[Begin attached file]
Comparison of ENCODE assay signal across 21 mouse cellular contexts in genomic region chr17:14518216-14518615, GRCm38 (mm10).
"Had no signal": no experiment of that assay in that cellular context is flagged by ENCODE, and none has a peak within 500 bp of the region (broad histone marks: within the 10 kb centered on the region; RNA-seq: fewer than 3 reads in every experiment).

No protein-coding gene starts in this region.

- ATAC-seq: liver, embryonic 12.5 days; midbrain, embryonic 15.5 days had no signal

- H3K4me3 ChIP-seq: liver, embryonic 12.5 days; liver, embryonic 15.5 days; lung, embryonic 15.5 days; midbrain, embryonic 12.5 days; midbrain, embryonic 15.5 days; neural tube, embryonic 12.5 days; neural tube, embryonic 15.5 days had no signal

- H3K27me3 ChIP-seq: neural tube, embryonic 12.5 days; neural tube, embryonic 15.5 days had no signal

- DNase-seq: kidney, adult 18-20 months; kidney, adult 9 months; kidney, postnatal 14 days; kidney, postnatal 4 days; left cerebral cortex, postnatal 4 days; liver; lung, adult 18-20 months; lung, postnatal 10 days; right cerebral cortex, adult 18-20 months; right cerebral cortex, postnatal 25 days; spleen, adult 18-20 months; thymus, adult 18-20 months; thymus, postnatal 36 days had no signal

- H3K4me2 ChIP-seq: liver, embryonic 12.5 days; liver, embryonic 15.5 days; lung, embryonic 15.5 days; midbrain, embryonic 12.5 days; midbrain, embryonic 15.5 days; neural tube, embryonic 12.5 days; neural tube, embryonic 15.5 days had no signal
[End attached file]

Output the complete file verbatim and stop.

Comparison of ENCODE assay signal across 21 mouse cellular contexts in genomic region chr17:14518216-14518615, GRCm38 (mm10).
"Had no signal": no experiment of that assay in that cellular context is flagged by ENCODE, and none has a peak within 500 bp of the region (broad histone marks: within the 10 kb centered on the region; RNA-seq: fewer than 3 reads in every experiment).

No protein-coding gene starts in this region.

- ATAC-seq: liver, embryonic 12.5 days; midbrain, embryonic 15.5 days had no signal

- H3K4me3 ChIP-seq: liver, embryonic 12.5 days; liver, embryonic 15.5 days; lung, embryonic 15.5 days; midbrain, embryonic 12.5 days; midbrain, embryonic 15.5 days; neural tube, embryonic 12.5 days; neural tube, embryonic 15.5 days had no signal

- H3K27me3 ChIP-seq: neural tube, embryonic 12.5 days; neural tube, embryonic 15.5 days had no signal

- DNase-seq: kidney, adult 18-20 months; kidney, adult 9 months; kidney, postnatal 14 days; kidney, postnatal 4 days; left cerebral cortex, postnatal 4 days; liver; lung, adult 18-20 months; lung, postnatal 10 days; right cerebral cortex, adult 18-20 months; right cerebral cortex, postnatal 25 days; spleen, adult 18-20 months; thymus, adult 18-20 months; thymus, postnatal 36 days had no signal

- H3K4me2 ChIP-seq: liver, embryonic 12.5 days; liver, embryonic 15.5 days; lung, embryonic 15.5 days; midbrain, embryonic 12.5 days; midbrain, embryonic 15.5 days; neural tube, embryonic 12.5 days; neural tube, embryonic 15.5 days had no signal